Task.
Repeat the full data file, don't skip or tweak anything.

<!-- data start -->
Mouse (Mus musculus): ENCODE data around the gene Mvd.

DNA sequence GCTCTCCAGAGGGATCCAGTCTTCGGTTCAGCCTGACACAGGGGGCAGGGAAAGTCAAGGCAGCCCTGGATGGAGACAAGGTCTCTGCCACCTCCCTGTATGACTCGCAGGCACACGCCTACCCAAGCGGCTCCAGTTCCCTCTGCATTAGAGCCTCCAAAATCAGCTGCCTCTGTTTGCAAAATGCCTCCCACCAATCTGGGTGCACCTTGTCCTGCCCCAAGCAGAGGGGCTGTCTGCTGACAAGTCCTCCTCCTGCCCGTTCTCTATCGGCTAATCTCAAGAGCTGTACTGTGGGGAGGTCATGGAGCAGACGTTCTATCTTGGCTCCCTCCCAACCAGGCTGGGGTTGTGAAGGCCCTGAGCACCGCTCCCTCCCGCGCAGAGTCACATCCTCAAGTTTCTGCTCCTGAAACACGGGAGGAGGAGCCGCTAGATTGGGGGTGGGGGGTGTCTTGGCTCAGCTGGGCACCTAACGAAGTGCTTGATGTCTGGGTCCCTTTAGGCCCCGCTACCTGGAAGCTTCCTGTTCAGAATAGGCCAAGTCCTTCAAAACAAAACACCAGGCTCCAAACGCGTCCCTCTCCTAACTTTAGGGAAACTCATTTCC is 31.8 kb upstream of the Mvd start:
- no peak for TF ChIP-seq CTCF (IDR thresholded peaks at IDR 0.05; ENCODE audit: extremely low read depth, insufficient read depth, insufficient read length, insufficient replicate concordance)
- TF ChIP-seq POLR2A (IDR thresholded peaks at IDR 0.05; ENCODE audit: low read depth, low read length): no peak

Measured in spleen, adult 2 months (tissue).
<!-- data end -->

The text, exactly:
Mouse (Mus musculus): ENCODE data around the gene Mvd.

DNA sequence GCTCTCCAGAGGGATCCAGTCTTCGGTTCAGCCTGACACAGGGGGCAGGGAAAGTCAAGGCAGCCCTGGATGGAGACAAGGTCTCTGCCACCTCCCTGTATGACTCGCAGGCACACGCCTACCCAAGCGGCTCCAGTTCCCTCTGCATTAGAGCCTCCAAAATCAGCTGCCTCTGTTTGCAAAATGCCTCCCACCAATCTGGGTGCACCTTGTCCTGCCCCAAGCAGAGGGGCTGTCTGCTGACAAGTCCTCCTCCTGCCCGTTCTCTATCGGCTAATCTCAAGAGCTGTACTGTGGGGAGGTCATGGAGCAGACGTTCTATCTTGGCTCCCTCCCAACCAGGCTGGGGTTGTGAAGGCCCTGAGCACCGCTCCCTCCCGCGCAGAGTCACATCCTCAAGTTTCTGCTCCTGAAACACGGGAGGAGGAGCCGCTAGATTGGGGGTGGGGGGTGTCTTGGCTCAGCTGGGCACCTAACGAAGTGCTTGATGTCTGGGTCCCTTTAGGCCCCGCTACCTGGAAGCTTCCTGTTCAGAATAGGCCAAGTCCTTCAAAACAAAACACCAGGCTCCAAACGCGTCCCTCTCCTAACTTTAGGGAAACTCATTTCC is 31.8 kb upstream of the Mvd start:
- no peak for TF ChIP-seq CTCF (IDR thresholded peaks at IDR 0.05; ENCODE audit: extremely low read depth, insufficient read depth, insufficient read length, insufficient replicate concordance)
- TF ChIP-seq POLR2A (IDR thresholded peaks at IDR 0.05; ENCODE audit: low read depth, low read length): no peak

Measured in spleen, adult 2 months (tissue).